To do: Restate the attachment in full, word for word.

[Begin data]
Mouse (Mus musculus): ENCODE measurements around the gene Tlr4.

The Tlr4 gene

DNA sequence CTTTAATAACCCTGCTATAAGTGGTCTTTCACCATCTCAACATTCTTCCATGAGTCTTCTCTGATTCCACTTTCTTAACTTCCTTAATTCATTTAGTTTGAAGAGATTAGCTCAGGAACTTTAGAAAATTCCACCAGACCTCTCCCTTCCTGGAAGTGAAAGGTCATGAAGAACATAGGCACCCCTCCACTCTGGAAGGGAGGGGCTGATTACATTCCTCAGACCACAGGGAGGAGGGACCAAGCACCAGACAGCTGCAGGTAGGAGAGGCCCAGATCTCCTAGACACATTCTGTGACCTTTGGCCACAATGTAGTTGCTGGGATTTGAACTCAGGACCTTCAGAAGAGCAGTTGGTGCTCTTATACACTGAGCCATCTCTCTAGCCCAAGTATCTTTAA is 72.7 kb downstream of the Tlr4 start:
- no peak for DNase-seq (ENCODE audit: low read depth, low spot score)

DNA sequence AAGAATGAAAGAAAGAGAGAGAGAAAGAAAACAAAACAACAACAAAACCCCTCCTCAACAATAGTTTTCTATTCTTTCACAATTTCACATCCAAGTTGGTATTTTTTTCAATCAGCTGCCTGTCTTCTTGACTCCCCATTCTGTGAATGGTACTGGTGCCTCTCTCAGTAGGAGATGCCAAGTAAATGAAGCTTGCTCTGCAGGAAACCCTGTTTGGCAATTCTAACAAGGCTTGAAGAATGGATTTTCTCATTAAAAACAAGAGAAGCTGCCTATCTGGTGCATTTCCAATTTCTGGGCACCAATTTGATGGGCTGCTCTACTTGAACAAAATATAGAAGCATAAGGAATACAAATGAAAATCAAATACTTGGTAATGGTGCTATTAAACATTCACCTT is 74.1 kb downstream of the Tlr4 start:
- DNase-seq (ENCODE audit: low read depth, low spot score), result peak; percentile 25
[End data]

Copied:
Mouse (Mus musculus): ENCODE measurements around the gene Tlr4.

The Tlr4 gene

DNA sequence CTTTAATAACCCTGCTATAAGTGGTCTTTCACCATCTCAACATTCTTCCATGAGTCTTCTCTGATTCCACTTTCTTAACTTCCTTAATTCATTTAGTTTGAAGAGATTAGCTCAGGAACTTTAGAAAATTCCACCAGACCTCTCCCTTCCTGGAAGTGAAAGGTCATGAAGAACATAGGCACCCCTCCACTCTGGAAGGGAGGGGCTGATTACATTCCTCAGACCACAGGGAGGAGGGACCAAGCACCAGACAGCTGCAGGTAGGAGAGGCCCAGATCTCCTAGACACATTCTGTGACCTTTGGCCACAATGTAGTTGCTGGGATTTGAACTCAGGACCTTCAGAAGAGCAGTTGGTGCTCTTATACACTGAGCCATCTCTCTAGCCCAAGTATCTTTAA is 72.7 kb downstream of the Tlr4 start:
- no peak for DNase-seq (ENCODE audit: low read depth, low spot score)

DNA sequence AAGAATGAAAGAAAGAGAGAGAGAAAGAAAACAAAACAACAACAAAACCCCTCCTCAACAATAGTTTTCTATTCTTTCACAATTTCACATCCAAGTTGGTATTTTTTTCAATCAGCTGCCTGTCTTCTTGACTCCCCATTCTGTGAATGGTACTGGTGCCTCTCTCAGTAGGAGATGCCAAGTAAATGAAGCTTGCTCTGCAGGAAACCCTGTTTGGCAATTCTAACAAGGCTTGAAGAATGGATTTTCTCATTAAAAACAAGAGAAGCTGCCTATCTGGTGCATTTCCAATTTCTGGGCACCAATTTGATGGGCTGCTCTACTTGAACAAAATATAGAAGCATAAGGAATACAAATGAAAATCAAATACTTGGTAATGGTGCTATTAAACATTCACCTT is 74.1 kb downstream of the Tlr4 start:
- DNase-seq (ENCODE audit: low read depth, low spot score), result peak; percentile 25